Nikki Kaye possibly — or more likely — Judith Collins. Boil the question as to who is best to replace Todd Muller as National’s leader down to political basics and the choice is quickly reduced to one of those two potential contenders for the job.
Presuming she is willing to take up the role — and that is by no means certain — Kaye could be the one to contain National’s ongoing crisis of leadership and ensure the party makes a decent fist of things during the upcoming election campaign.
National won’t win the election with Kaye at the helm, however. But she is well capable of ensuring that voter backing for the party does not collapse as it did in 2002 when the party registered just 21 per cent of the party vote.
As much as many both inside and outside National would be reluctant to admit it, Collins, on the other hand, is the only hope National’s MPs have of avoiding another three years wasted warming the Opposition benches in Parliament.
When things go wrong within Collins’ proximity, however, they have had a habit of going very wrong.
Collins is high risk. But with just about everything currently turning to custard for National, the party will have to take some very big risks in the coming weeks.
In the immediate aftermath of Muller’s announcement this morning that he was standing down after just 53 days in the job, there has been talk of Simon Bridges undergoing a resurrection to the position he held for more than two years.
It should remain just that — talk.
Muller secured the numbers in National’s caucus to mount his leadership coup against Bridges for one reason above all others.
Bridges’ unpopularity with the public was of such a breadth and depth that once the opinion polls had National’s share of the party vote plunging to around the 30 per cent under his stewardship, he was bereft of the pulling power with voters to drag that support once again to above 40 per cent.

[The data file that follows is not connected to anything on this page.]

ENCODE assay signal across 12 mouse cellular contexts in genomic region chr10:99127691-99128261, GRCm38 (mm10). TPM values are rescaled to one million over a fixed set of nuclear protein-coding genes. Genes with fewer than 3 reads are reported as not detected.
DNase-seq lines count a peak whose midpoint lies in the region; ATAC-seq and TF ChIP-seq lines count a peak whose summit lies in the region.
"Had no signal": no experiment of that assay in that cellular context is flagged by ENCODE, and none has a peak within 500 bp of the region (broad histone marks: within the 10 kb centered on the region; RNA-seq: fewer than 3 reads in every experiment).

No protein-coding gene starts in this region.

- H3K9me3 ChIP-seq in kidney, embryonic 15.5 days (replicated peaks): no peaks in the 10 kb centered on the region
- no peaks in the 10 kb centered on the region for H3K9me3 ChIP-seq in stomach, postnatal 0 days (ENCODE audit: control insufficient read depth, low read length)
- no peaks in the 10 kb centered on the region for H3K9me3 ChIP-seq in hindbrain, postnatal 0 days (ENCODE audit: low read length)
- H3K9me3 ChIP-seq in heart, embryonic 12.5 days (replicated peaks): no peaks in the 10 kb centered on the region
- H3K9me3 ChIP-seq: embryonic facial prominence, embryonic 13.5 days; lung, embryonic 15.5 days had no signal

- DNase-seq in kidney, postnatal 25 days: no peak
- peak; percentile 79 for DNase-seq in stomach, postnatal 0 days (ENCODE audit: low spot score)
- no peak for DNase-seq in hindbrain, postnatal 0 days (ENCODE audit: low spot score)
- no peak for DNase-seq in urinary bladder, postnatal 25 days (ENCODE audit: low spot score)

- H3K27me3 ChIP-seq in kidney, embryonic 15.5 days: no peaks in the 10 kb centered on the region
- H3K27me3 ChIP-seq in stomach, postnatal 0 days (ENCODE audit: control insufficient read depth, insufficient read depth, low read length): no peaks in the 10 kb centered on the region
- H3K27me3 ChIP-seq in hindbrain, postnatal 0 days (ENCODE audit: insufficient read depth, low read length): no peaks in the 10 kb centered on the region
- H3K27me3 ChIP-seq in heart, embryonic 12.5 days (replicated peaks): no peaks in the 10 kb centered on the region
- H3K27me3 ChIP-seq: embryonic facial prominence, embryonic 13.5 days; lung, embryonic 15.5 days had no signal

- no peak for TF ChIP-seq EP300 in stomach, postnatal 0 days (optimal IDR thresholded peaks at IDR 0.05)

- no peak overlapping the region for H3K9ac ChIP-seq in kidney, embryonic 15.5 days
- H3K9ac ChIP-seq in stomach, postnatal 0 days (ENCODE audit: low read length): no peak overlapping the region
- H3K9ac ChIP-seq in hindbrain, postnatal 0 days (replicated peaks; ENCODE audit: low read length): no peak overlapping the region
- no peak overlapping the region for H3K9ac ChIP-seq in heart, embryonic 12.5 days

At that level, National is in with a chance of returning to power. Below that level, the party is shut out of government.
The party could tolerate Bridges as leader despite his meagre results in the preferred prime minister ratings. It could not tolerate his remaining leader once the party’s support started to slide.
Nothing has changed on that front.
Other potential candidates for the vacant leadership include Amy Adams, who was defeated by Bridges in the caucus ballot which followed Bill English’s retirement in early 2018, and, Mark Mitchell, another front-bencher.
The latter is widely-liked and well-respected. But he is still a relative unknown. You don’t throw an unknown into the leader’s job with just two months to go until Election Day.
Adams is hard-working, but hard to warm to. She is also from the drier end of the National caucus at a time when voters feel more secure and comfortable with politicians who are willing to spend, spend and spend in order to save jobs.
Prior to Muller’s coup, Adams had been scheduled to quit politics. He persuaded her to stay on. But questions about her commitment to the leader’s role would linger.
She would likely struggle to get the better of the Prime Minister during the forthcoming campaign. And that is where the bottom-line resides in this crisis of succession.
In Kaye’s case, National’s current deputy leader shares characteristics and a style which is similar to that exhibited by Jacinda Ardern. Kaye would likely hold her own during the face-to-face televised debates between the leaders of the two major parties. But would that be enough?
Kaye has previously expressed little desire to become leader, but such statements count for little when the opportunity to take on such a role presents itself.
In Collins’ case, ambiguity is not a notion with which she has ever felt the need to acquaint herself. She would be in Ardern’s face from the moment she became the leader. Collins is a potential game-changer. She is a known quantity as far as the public is concerned.
Perhaps too well-known. She is a polarising personality. She also prone to serious lapses of judgement.
But she is probably the only choice with a chance of achieving what currently looks to be mission impossible — namely victory on September 19.
The caucus vote is her last chance of having a crack at securing the job she has craved for so long. She represents National’s last chance of emerging victorious on election night.
Let the battle commence.